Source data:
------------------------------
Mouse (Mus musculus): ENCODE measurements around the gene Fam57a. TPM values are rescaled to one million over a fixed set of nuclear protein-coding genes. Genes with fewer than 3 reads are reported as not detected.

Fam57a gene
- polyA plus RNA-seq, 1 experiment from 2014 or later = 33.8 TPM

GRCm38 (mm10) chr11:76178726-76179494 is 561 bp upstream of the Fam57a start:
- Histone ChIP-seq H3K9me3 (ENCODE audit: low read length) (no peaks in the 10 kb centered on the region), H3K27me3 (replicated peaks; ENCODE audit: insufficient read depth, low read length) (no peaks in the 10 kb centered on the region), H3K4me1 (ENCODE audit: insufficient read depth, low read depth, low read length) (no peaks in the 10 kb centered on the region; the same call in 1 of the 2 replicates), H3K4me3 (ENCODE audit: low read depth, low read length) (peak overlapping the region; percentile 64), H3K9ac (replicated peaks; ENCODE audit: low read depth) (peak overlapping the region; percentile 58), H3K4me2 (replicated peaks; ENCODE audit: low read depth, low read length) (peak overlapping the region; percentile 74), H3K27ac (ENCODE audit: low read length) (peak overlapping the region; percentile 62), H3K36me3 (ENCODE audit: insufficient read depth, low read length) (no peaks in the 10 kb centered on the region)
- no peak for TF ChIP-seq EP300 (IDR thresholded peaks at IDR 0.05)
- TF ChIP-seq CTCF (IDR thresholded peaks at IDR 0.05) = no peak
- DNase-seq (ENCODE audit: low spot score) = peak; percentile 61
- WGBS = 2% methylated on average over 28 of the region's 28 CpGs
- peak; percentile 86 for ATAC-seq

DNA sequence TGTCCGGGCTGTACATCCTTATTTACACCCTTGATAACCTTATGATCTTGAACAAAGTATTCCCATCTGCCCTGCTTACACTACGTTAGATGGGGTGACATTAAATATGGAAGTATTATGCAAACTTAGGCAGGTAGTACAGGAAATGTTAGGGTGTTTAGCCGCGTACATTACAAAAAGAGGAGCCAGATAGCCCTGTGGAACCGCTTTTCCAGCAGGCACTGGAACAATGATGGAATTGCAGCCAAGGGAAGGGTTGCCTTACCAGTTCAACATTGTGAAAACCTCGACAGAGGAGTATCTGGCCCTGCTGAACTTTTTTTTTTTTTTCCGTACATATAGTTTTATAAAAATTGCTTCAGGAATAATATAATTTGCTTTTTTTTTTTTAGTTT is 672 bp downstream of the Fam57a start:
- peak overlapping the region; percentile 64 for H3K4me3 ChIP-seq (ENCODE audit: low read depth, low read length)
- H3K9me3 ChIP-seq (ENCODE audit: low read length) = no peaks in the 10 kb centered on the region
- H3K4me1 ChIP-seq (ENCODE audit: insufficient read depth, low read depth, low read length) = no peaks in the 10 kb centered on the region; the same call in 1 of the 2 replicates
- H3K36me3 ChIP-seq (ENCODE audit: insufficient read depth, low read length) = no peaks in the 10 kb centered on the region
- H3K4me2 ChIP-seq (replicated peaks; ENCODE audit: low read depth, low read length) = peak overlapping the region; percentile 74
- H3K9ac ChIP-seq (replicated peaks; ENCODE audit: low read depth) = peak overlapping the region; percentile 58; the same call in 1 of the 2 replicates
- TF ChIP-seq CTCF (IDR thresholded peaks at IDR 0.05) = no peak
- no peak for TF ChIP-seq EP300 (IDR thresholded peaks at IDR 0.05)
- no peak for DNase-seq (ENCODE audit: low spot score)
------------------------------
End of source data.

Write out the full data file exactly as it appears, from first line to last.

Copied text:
Mouse (Mus musculus): ENCODE measurements around the gene Fam57a. TPM values are rescaled to one million over a fixed set of nuclear protein-coding genes. Genes with fewer than 3 reads are reported as not detected.

Fam57a gene
- polyA plus RNA-seq, 1 experiment from 2014 or later = 33.8 TPM

GRCm38 (mm10) chr11:76178726-76179494 is 561 bp upstream of the Fam57a start:
- Histone ChIP-seq H3K9me3 (ENCODE audit: low read length) (no peaks in the 10 kb centered on the region), H3K27me3 (replicated peaks; ENCODE audit: insufficient read depth, low read length) (no peaks in the 10 kb centered on the region), H3K4me1 (ENCODE audit: insufficient read depth, low read depth, low read length) (no peaks in the 10 kb centered on the region; the same call in 1 of the 2 replicates), H3K4me3 (ENCODE audit: low read depth, low read length) (peak overlapping the region; percentile 64), H3K9ac (replicated peaks; ENCODE audit: low read depth) (peak overlapping the region; percentile 58), H3K4me2 (replicated peaks; ENCODE audit: low read depth, low read length) (peak overlapping the region; percentile 74), H3K27ac (ENCODE audit: low read length) (peak overlapping the region; percentile 62), H3K36me3 (ENCODE audit: insufficient read depth, low read length) (no peaks in the 10 kb centered on the region)
- no peak for TF ChIP-seq EP300 (IDR thresholded peaks at IDR 0.05)
- TF ChIP-seq CTCF (IDR thresholded peaks at IDR 0.05) = no peak
- DNase-seq (ENCODE audit: low spot score) = peak; percentile 61
- WGBS = 2% methylated on average over 28 of the region's 28 CpGs
- peak; percentile 86 for ATAC-seq

DNA sequence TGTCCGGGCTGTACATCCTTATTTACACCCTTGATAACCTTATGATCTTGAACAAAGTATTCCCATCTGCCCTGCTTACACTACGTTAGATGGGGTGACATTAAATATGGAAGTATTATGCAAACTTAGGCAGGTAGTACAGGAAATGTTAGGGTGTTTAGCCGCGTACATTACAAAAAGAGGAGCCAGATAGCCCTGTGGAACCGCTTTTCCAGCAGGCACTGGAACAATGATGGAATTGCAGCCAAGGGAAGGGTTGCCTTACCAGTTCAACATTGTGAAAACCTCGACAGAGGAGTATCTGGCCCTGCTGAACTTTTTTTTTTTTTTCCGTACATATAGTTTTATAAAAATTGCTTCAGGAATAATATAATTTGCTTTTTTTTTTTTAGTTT is 672 bp downstream of the Fam57a start:
- peak overlapping the region; percentile 64 for H3K4me3 ChIP-seq (ENCODE audit: low read depth, low read length)
- H3K9me3 ChIP-seq (ENCODE audit: low read length) = no peaks in the 10 kb centered on the region
- H3K4me1 ChIP-seq (ENCODE audit: insufficient read depth, low read depth, low read length) = no peaks in the 10 kb centered on the region; the same call in 1 of the 2 replicates
- H3K36me3 ChIP-seq (ENCODE audit: insufficient read depth, low read length) = no peaks in the 10 kb centered on the region
- H3K4me2 ChIP-seq (replicated peaks; ENCODE audit: low read depth, low read length) = peak overlapping the region; percentile 74
- H3K9ac ChIP-seq (replicated peaks; ENCODE audit: low read depth) = peak overlapping the region; percentile 58; the same call in 1 of the 2 replicates
- TF ChIP-seq CTCF (IDR thresholded peaks at IDR 0.05) = no peak
- no peak for TF ChIP-seq EP300 (IDR thresholded peaks at IDR 0.05)
- no peak for DNase-seq (ENCODE audit: low spot score)